Miles is a failed writer living a meager existence in San Diego as an English teacher. With his career seemingly fading and the fate of a book hinging on a publisher's decision, Miles is depressed with himself and what he hasn't achieved. Jack is a television actor whom some recognize but not many do, as if he were a minor actor who got a taste of success. With his best friend Miles, the two embark on a road trip through California's wine country. Miles wants to give his friend a nice sendoff before married life, while Jack simply wants to have a fling beforehand. As they're both nearing middle age with not much to show for it, the two will explore the vineyards while ultimately searching for their identities.The viewer can't help but wonder if Jack really could or should commit to anyone or anything . Sitting in a restaurant, he turns to Miles (Paul Giamatti) and shares a thought that made me laugh out loud. Jack said, "Speak for yourself. I get chicks lookin' at me all the time. All ages. Dudes too."
It might be inappropriate, but sitting in Oracle Arena for the long-awaited return of Warriors head Coach Steve Kerr on Friday night, I couldn't help but think of that line. Male or female, single or married, gay or straight—it's hard not to have feelings for Coach Kerr. And that was more than evident in his first game since the championship game he coached and won on June 16, 2015
I have never seen so many fans in their seats for the starting line-up as I did on Friday night. Quite often, they linger in one of the in house, club areas (myself included); they was nearly vacant long before tip off.
Greeted by a full house and a standing ovation, the welcome back loomed long and loud. Warriors faithful were ready and willing to extend their gratitude to a man who make the team's first championship in 40 years a reality. But given the success of interim coach Luke Walton, 39-4, the second-best record through 43 games in NBA history, I think it's only fair to raise the question: To what degree is Kerr responsible for the success of the Golden State Warriors.
I don't know that I am prepared to answer that question like others can, but I do believe that the success of any team or program is never contingent on one person. And with regard to the Warriors, it's not hard to see from the top down, this is an organization that is doing things right.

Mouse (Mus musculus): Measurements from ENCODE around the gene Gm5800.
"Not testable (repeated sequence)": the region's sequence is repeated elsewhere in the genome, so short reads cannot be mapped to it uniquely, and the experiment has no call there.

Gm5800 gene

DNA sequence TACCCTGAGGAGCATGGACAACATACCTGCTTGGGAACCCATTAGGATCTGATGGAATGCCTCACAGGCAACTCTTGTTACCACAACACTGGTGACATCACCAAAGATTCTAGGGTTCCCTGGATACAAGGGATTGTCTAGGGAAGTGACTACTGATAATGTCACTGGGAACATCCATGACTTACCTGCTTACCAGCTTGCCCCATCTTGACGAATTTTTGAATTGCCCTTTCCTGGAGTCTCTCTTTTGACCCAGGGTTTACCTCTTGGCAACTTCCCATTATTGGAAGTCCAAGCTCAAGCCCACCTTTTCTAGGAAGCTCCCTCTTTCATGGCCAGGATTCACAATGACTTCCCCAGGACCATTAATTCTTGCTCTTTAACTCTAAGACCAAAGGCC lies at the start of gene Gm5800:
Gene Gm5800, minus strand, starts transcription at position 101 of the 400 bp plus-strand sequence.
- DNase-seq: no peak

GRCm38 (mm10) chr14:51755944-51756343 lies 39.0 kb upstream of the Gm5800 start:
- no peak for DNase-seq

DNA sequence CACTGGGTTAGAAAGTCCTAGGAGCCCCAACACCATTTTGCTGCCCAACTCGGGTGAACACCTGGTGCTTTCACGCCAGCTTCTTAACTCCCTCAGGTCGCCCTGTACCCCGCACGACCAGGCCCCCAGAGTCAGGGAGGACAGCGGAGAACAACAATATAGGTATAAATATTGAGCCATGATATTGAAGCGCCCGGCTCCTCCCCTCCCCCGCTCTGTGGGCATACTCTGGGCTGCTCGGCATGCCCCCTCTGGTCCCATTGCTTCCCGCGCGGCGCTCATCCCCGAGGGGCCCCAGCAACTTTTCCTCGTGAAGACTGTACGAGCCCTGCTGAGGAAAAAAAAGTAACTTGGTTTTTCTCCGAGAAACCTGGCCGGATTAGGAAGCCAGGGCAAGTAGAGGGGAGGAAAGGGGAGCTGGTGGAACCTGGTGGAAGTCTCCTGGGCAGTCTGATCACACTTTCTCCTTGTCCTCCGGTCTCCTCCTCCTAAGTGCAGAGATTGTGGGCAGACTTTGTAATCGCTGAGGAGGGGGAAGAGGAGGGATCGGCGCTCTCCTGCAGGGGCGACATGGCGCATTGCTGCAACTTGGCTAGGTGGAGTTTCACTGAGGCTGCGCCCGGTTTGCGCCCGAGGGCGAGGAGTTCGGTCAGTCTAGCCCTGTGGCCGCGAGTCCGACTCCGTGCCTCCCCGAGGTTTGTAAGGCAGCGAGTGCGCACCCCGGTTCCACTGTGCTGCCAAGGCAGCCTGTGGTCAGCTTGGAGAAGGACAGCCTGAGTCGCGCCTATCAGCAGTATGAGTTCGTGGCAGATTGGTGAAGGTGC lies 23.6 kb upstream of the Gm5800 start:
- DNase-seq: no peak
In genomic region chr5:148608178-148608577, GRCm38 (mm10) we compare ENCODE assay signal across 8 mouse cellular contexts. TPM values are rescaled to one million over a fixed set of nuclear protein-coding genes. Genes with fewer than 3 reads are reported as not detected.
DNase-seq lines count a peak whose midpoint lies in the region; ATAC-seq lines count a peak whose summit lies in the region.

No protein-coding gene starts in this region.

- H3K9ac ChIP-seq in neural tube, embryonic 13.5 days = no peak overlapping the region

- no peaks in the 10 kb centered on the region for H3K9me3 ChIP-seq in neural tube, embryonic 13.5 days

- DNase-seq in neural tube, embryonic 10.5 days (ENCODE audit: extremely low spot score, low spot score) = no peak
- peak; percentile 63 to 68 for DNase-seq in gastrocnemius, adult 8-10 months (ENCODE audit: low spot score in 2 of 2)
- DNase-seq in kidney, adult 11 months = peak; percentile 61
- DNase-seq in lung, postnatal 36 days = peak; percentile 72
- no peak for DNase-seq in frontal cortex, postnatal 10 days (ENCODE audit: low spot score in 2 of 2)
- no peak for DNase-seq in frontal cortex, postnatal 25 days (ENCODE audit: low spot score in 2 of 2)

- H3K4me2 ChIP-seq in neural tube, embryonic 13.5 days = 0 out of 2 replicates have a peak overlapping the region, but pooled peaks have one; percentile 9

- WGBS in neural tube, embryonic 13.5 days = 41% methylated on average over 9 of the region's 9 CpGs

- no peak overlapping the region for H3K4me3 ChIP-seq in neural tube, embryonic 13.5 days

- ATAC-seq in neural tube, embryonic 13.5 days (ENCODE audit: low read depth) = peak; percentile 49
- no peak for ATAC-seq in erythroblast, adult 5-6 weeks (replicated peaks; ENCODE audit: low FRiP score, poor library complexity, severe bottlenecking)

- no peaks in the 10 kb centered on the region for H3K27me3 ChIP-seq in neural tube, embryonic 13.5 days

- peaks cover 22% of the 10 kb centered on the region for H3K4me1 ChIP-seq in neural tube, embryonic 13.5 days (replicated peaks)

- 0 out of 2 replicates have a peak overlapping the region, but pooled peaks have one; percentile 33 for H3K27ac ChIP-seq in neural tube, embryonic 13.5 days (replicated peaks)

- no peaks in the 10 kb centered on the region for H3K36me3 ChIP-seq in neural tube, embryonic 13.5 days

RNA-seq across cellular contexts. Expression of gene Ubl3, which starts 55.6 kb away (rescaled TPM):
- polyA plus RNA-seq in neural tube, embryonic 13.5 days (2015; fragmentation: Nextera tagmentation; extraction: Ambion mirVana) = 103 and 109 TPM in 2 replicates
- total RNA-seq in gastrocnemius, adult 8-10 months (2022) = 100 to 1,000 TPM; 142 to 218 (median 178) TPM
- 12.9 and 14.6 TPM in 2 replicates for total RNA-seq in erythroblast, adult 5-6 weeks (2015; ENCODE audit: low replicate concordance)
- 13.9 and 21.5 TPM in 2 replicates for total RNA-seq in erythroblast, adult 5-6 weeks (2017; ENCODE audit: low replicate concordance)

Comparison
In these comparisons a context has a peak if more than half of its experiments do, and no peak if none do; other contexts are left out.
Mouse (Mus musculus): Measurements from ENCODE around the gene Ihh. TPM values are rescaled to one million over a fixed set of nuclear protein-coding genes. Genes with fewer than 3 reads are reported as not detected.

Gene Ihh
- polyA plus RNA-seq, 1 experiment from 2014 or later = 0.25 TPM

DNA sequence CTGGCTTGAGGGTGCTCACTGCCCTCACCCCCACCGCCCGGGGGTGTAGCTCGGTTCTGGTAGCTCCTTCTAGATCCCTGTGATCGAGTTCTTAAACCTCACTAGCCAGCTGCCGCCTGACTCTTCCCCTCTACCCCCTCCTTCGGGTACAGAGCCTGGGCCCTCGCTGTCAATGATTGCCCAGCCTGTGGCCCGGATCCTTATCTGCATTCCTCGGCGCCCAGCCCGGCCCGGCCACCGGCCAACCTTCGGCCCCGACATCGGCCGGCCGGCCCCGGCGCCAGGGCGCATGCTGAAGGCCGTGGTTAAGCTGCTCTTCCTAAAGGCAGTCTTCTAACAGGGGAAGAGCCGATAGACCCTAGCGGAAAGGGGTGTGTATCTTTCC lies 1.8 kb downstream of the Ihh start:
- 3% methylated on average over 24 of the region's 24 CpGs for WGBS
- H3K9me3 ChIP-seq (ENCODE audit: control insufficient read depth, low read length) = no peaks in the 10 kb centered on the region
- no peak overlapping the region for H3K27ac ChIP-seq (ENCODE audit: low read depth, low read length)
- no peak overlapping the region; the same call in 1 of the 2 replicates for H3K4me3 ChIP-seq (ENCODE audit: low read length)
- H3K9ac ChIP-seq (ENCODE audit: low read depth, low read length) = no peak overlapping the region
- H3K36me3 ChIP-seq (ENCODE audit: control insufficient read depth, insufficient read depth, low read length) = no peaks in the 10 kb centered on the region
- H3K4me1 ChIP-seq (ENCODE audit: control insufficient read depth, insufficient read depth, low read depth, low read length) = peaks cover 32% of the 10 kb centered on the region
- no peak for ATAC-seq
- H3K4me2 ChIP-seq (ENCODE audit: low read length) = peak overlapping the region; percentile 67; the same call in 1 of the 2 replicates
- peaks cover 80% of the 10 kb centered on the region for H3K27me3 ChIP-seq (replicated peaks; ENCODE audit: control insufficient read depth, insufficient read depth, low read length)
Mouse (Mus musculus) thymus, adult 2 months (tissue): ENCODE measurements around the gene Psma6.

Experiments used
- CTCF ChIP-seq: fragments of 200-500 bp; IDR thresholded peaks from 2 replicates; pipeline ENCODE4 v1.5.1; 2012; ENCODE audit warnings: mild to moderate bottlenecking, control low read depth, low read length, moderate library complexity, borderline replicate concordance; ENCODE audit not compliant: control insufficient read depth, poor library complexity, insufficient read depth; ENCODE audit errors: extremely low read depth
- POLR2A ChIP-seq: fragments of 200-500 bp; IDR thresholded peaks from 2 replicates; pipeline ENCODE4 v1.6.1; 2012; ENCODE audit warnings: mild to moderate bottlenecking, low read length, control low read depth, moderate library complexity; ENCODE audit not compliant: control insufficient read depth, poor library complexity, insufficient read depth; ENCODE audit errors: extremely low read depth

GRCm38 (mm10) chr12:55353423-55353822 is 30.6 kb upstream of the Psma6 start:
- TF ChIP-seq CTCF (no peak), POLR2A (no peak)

The owners have a made a noticeable commitment to winning. For example, seeing Joe Lacob and Peter Guber at court side seats as opposed to a perch known as the "owners box" speaks to me. Furthermore, even with Kerr at the helm, it's interesting to see just how many people comprise the Basketball Operations of any pro squad. As listed on the Warriors website, today's team is supported by a General Manager and two assistants, three assistant coaches, two player development coaches and the list goes on. But leadership isn't only in the front office or limited to those in suits. Even among the players, certain athletes are named captain. For the 2014-2015 season, Stephen Curry and Andre Igoudala served in this honorary role. Their performance in the NBA finals reflected why that choice was a good one.
Yet, even in their absence Coach Kerr made his impression as only he can and he should. As written by Monte Poole in "Kerr's fingerprints on 'everything' for Warriors, it's valuable to consider
With the Warriors on the precipice of making history – becoming the first team to win its first 16 games – Kerr sensed they might be a bit on edge. So he restated the four tenets he instilled upon taking over 18 months ago.
“The first one, and the most important one, is joy,” interim coach Luke Walton said, recalling the morning session. “He wants us having fun. It’s a long season. This game is meant to be fun. So there’s joy. There’s mindfulness. There’s compassion for each other and for the game of basketball, and then there’s competition.Coach Steve Kerr has built a team that is built on cornerstones of joy, mindfulness, compassion and competition. No wonder we have feelings for him. I believe if I live my own life following those tenets, I too will find excellence.
Welcome back, Coach.
Owners Win Too
Kerr and Walton